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ANNUAL REPORT 2010

STRØMME MICROFINANCE AS \\ ANNUAL REPORT 2010

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Strømme Microfinance AS Highlights from 2010 Strømme Microfinance AS (hereafter called SMF AS) has successfully ended its second year of operation. While the first year was somehow marked by the formalized founding of the company, SMF AS has in its second year had a full focus on its core business concept with further product developments and improvements on specific microfinance methodologies. And we proudly acknowledge as a result of the different developments and improvements that SMF AS now seems to have both products and monitoring tools that in the field of microfinance is first class. Social results SMF AS has a clear vision to eradicate poverty. The company has tried to operationalise its vision into dynamic strategies and programs for the different subsidiaries. In 2010 there was a significant growth of 22,4% compared with 2009 in the outreach of the different programs were 304 323 women and 88 214 men, totally 392 536, took part in the Microfinance programs initiated and/or funded by SMF AS and its subsidiaries. Out of the total, 308 220 people was reached by institutional microfinance and the remaining 84 316 by Community Managed Microfinance (CMMF). In total 95 implementing partners have been working with SMF AS and its subsidiaries in its four regions of activities. Financial results The financial results are according to the expectations. SMF AS has taken the strategic decision of providing loans to its borrowers in their local currency since it is believed that neither the end market nor the end clients are capable of taking on loans with interest levels that holds the full cost element of the potential currency losses. The currency cost has been the main cost in the last years and particulary during the financial crisis and has lead to significant losses for the company. In 2010 it however came clear that the previous roller costar ride of currency fluctuations now had ended leaving the market in more normal variations. Nonetheless, the NOK has strengthen its position to both USD and other more exotic currencies, thus the company had a currency loss of 4,9 million NOK in 2010. With a net financial gain of 2.364.264 NOK in SMF AS and 4.607.674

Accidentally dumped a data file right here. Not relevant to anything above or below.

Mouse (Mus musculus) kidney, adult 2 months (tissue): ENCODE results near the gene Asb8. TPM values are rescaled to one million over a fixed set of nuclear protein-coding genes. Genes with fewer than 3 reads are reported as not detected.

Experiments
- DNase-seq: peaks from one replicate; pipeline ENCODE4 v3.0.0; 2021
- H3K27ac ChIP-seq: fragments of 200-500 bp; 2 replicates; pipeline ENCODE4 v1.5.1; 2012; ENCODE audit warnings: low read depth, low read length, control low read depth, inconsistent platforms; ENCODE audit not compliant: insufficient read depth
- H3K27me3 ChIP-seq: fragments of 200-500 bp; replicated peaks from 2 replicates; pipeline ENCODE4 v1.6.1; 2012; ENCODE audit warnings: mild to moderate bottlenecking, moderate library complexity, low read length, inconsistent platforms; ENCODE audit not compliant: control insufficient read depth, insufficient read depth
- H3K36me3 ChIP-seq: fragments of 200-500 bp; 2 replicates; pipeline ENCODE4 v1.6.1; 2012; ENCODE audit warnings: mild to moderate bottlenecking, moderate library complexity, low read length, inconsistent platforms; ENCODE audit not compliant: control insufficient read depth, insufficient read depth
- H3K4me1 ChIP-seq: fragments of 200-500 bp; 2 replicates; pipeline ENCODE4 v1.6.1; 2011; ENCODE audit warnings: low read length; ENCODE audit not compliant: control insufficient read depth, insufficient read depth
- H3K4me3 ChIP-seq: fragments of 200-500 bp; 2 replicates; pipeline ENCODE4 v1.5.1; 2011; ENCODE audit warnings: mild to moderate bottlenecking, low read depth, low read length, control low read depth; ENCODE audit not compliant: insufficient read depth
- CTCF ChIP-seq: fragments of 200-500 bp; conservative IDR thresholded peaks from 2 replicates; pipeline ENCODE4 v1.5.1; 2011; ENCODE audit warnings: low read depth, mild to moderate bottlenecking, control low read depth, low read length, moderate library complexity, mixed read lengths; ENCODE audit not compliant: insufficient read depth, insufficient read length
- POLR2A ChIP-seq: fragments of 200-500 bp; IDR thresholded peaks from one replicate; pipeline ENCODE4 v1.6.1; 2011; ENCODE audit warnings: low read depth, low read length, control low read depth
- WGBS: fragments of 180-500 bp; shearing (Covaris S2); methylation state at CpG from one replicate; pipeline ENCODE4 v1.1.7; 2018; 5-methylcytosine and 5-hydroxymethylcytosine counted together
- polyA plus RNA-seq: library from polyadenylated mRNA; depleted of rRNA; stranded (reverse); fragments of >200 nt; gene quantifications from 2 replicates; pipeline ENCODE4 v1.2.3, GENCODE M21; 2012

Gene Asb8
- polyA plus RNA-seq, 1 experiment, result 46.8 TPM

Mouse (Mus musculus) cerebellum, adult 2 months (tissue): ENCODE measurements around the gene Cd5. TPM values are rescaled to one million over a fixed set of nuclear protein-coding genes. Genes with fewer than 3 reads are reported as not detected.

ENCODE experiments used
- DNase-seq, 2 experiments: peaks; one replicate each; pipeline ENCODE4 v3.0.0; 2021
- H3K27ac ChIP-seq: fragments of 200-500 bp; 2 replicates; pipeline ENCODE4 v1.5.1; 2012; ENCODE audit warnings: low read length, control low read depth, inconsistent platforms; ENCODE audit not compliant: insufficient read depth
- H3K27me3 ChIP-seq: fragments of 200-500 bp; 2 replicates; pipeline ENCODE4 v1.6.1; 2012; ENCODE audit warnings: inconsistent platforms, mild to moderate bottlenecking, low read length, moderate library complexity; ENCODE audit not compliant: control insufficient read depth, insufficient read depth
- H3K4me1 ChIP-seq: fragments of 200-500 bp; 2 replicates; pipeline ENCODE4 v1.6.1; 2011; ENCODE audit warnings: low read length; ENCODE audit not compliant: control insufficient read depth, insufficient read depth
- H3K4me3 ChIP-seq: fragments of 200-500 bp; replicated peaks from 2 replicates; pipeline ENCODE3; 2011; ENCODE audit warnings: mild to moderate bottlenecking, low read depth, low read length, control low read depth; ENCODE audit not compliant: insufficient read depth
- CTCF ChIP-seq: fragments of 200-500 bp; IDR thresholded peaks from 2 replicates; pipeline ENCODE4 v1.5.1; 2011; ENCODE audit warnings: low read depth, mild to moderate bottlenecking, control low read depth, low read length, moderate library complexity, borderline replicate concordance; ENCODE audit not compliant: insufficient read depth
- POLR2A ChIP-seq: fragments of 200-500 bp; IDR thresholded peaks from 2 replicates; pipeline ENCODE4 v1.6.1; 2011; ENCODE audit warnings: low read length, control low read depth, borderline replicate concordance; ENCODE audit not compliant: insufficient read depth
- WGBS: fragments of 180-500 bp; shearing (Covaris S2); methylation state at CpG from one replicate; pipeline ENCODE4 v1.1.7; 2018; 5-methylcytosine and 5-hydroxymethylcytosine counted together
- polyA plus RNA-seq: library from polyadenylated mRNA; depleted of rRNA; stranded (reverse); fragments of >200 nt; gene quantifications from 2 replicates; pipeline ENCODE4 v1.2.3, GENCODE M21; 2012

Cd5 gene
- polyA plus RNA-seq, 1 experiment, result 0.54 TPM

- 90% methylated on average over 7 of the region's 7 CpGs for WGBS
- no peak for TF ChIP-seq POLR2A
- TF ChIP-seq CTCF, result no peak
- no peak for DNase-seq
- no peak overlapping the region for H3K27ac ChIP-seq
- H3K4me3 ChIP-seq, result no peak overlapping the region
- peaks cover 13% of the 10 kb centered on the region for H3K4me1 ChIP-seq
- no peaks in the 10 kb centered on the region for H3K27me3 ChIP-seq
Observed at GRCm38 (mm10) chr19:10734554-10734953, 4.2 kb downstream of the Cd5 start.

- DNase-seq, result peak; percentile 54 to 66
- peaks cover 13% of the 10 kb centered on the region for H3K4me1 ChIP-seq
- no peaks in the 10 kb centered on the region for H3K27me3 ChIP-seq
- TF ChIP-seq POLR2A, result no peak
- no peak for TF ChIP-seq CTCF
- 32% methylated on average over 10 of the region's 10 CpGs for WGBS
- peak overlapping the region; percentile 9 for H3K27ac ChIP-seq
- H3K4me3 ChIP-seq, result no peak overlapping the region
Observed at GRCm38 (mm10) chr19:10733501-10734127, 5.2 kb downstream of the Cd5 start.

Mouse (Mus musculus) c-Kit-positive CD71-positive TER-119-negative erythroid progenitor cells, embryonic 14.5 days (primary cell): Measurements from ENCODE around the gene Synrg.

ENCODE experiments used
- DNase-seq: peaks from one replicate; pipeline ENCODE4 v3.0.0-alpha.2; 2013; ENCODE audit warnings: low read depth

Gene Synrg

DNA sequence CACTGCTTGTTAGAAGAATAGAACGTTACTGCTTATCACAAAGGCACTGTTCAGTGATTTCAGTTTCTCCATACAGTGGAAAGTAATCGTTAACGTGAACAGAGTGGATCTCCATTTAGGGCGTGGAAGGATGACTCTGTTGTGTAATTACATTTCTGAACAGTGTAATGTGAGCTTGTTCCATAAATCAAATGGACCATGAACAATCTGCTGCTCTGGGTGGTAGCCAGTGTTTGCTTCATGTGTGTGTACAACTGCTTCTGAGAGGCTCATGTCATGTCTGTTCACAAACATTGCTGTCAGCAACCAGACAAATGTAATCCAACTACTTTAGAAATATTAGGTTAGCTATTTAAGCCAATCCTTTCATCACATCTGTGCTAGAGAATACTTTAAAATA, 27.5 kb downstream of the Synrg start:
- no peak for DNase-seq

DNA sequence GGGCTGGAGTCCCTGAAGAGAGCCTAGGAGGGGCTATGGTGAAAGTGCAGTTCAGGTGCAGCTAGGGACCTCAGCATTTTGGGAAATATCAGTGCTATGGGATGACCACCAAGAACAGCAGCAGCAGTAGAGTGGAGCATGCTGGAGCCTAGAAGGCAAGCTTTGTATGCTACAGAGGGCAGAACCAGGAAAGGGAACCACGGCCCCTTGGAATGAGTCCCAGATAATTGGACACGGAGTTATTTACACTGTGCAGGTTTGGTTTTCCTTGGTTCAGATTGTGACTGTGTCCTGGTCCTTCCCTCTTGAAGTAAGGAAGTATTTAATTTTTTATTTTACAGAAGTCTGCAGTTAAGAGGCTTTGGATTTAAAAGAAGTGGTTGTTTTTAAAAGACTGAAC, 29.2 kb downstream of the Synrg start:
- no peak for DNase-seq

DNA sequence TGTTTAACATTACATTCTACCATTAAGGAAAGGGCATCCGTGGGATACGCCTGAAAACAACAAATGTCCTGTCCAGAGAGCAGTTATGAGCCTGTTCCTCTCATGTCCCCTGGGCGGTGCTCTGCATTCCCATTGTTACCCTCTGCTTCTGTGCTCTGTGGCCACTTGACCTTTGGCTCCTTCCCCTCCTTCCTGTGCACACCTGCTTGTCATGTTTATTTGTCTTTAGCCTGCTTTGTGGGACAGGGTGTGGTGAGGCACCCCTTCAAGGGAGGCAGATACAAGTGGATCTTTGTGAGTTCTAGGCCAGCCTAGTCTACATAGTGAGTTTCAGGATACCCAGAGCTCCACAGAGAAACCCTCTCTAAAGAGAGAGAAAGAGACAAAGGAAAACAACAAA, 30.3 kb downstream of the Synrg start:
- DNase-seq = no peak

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STRØMME MICROFINANCE AS \\ ANNUAL REPORT 2009